Arkansas Awarded $7M+ for Family Health Program

LITTLE ROCK, Ark. – More than $7 million in federal government funding is coming to Arkansas for a family health program.

The Health Resources and Services Administration (HRSA) announced $7,107,244 in funding to Arkansas through the Maternal, Infant, and Early Childhood Home Visiting (MIECHV) Program. These grant funds allow the Arkansas Department of Health (ADH) to continue to provide voluntary, evidence-based and promising practice home visiting services to women during pregnancy, and to parents with young children up to kindergarten entry. 

In Arkansas, ADH implements the Nurse-Family Partnership program and partners with Arkansas Children’s Hospital to implement Healthy Families America, HIPPY, Parents as Teachers, and Following Baby Back Home, a promising home visiting approach. Families in 53 counties are served by the MIECHV grant through 32 local implementing agencies and seven of ADH’s local health units. In 2016, Arkansas’s MIECHV programs served 2,409 households, 54% with household incomes at or below the federal poverty level.

“Home visiting can be a real game-changer,” said Bradley Planey, Family Health Branch Chief and Home Visiting Project Director at ADH. “The programs work to improve children’s health, development, and school readiness. They also support families with health screenings, referrals to resources, parenting advice, and guidance in many other areas of family life.  This can mean a real difference in the life of the child and family.” 

Nationally, the MIECHV Program serves almost 42% of U.S. counties with high rates of low birth weight infants, teen births, families living in poverty or infant mortality.  More than 3.3 million home visits have been conducted through the MIECHV Program, serving parents and children in 893 counties in all 50 states, the District of Columbia, and five territories.  Three-fourths of families participating in the program had household incomes at or below 100% of the Federal Poverty Level.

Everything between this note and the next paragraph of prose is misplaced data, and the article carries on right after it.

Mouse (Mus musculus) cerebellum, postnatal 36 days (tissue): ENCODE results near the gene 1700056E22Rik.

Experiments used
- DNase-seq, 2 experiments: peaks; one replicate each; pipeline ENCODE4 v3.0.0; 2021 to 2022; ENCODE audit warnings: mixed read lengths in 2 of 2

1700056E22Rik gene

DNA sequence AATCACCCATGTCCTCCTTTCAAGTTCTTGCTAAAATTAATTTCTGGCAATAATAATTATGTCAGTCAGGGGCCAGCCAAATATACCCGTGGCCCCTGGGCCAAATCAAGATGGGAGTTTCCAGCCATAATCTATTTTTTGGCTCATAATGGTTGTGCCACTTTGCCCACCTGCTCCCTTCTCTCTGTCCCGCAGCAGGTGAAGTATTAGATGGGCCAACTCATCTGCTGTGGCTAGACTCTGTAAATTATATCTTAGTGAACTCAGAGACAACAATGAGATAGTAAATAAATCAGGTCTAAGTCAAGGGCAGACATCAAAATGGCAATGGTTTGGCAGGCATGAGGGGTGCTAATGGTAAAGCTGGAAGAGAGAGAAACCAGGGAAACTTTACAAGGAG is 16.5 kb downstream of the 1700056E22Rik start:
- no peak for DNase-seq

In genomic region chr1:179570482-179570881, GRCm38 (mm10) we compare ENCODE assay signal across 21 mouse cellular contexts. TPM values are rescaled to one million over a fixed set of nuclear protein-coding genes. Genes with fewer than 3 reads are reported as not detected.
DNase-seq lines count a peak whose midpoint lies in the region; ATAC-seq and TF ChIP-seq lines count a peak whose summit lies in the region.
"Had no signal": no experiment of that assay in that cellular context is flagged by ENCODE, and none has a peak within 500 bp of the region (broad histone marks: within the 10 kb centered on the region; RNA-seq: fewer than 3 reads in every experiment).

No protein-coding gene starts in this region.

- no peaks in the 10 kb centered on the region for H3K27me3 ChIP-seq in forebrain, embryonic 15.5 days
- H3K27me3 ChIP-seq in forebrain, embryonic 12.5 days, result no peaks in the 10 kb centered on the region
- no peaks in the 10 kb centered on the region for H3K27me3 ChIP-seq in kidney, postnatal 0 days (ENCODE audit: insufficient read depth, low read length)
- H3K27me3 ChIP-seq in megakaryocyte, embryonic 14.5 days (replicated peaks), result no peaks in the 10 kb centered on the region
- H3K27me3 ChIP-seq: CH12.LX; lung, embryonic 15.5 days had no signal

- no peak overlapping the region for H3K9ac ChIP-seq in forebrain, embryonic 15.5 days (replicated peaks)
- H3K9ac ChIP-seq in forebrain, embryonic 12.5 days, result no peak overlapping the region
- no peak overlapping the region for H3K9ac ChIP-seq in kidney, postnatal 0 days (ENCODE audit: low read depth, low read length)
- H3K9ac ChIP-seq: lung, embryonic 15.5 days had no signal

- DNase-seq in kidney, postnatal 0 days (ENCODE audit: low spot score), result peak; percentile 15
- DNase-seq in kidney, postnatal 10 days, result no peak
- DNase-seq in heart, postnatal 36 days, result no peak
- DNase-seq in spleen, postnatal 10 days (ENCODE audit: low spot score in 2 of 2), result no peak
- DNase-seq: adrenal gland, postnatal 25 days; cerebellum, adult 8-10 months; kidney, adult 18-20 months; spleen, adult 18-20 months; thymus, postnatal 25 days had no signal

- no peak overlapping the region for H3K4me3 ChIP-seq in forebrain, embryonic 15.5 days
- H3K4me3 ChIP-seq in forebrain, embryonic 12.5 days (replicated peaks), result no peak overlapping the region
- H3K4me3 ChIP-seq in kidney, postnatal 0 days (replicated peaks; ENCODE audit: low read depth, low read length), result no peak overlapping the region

“Evidence-based home visiting programs help children get off to a better, healthier start,” said HRSA Administrator George Sigounas, MS, Ph.D. “Today’s awards allow states to support local agencies in providing home visiting services that meet the needs of families in their own communities.”

Administered by HRSA, in partnership with the Administration for Children and Families, the MIECHV Program gives pregnant women and families, particularly those considered at-risk, necessary resources and skills to raise children who are physically, socially, and emotionally healthy and ready to learn. Funded through the Medicare Access and CHIP Reauthorization Act of 2015 through FY 2017, the MIECHV Program is also addressing HHS’ clinical priorities such as serious mental illness and childhood obesity. Nationwide, $342 million in funding was awarded to 55 states, territories, and nonprofit organizations.

For more information on the home visiting programs in Arkansas, visit http://www.healthy.arkansas.gov/programs-services/topics/home-visiting-programs

For more information on HRSA's Home Visiting Program, visit http://mchb.hrsa.gov/programs/homevisiting

For a list of awardees, visit https://mchb.hrsa.gov/maternal-child-health-initiatives/home-visiting/fy17-home-visiting-awards.


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